Positive Impact


      I.        Unemployment is reduced and people get better job opportunities.

    II.        Migration helps in improving the quality of life of people.

   III.        It helps to improve social life of people as they learn about new culture, customs, and   languages which help to improve brotherhood among people.

   IV.        Migration of skilled workers leads to a greater economic growth of the region.

    V.        Children get better opportunities for higher education.

   VI.        The population density is reduced and the birth rate decreases.




         Migration in Pakistan

Pakistan is among the most urbanized countries of South Asia. As challenges urban planning is gradually finding space in the policy.


              I.        According to 1998 census records, some 10 million people, or 8 per cent of the population of Pakistan, were internal or international migrants.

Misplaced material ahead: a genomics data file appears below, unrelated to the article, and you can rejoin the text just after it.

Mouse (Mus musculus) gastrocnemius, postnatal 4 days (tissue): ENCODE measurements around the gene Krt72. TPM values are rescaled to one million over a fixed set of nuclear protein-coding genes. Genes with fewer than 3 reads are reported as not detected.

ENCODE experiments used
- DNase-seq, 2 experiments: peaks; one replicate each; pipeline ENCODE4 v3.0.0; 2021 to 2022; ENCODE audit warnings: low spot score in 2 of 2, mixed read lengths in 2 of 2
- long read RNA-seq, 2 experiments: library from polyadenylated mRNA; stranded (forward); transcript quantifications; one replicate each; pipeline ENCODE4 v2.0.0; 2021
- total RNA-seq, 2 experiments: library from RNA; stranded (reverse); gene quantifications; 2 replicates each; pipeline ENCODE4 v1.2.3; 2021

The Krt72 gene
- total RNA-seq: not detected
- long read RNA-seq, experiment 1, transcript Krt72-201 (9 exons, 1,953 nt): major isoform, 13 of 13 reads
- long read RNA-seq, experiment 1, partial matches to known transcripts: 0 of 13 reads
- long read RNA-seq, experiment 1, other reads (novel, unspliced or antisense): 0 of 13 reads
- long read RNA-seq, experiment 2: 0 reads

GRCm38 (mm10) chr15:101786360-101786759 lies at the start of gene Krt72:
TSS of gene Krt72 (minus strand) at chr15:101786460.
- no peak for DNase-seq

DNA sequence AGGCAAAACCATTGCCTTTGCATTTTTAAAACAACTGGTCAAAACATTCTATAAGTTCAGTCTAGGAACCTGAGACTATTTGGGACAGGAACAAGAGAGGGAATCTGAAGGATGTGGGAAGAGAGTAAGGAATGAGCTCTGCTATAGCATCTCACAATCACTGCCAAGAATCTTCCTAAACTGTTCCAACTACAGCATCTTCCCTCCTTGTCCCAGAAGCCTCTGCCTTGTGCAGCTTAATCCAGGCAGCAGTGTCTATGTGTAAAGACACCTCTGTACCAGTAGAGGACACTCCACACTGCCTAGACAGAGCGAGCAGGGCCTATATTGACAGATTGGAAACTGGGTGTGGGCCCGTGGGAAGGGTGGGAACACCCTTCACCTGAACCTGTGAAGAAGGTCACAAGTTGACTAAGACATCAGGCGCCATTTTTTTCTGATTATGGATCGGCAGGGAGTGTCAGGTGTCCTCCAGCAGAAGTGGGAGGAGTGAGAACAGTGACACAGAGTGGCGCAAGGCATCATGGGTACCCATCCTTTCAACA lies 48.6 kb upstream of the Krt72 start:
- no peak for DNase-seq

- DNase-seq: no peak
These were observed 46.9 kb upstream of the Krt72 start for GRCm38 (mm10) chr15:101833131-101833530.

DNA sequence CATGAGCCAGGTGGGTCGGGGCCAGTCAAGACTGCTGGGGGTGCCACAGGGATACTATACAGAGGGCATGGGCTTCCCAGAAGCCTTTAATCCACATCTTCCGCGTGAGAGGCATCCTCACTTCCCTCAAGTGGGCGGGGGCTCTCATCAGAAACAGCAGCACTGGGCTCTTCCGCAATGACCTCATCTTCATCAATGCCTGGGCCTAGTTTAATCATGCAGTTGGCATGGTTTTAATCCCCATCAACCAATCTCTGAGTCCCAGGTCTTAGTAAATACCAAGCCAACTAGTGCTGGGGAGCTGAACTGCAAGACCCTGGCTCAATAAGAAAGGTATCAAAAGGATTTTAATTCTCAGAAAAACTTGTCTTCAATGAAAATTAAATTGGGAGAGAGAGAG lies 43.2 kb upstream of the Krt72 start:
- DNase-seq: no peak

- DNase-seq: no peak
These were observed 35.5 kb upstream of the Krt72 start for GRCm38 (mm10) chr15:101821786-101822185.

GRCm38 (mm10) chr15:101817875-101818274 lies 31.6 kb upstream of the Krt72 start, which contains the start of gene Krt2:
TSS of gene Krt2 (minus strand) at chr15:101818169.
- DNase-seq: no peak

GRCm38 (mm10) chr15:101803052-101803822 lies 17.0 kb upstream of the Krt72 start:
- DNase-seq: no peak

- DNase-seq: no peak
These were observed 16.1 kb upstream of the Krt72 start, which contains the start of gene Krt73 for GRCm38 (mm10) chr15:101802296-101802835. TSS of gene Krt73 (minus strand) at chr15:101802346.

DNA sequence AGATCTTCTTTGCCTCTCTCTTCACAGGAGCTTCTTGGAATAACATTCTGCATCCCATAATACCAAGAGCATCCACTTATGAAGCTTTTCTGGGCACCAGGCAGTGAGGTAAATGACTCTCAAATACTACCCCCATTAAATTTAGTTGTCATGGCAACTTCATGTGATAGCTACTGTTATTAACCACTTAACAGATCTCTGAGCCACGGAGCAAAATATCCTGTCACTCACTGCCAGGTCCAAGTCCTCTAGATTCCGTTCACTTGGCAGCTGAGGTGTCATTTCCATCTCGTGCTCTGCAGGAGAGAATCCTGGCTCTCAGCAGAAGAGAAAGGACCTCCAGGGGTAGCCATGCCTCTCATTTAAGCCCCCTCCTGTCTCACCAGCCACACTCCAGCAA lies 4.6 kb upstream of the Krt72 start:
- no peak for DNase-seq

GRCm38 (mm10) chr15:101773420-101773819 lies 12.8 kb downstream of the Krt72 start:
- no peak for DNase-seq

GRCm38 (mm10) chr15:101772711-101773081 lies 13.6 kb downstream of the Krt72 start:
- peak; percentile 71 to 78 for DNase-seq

II.        With an urban population growing three percent per year, Pakistanis are flocking to cities faster than any other country in South Asia. By 2030, more than half of Pakistan’s projected 250 million citizens are expected to live in cities.

           III.        The most frequent reasons given for migrating within Pakistan were related to family and marriage, although employment and business reasons were also common. The main drivers of Pakistan’s urban growth are high birth rates and migration from rural areas. Migrants are attracted to cities for better jobs and improved access to basic services.

           IV.        Regions in which there was widespread out-migration were those where incomes were low and uncertain.

            V.        Reasons for rural migration included displacement due to development projects; migration from arid areas; migration of share-tenants and seasonal migration.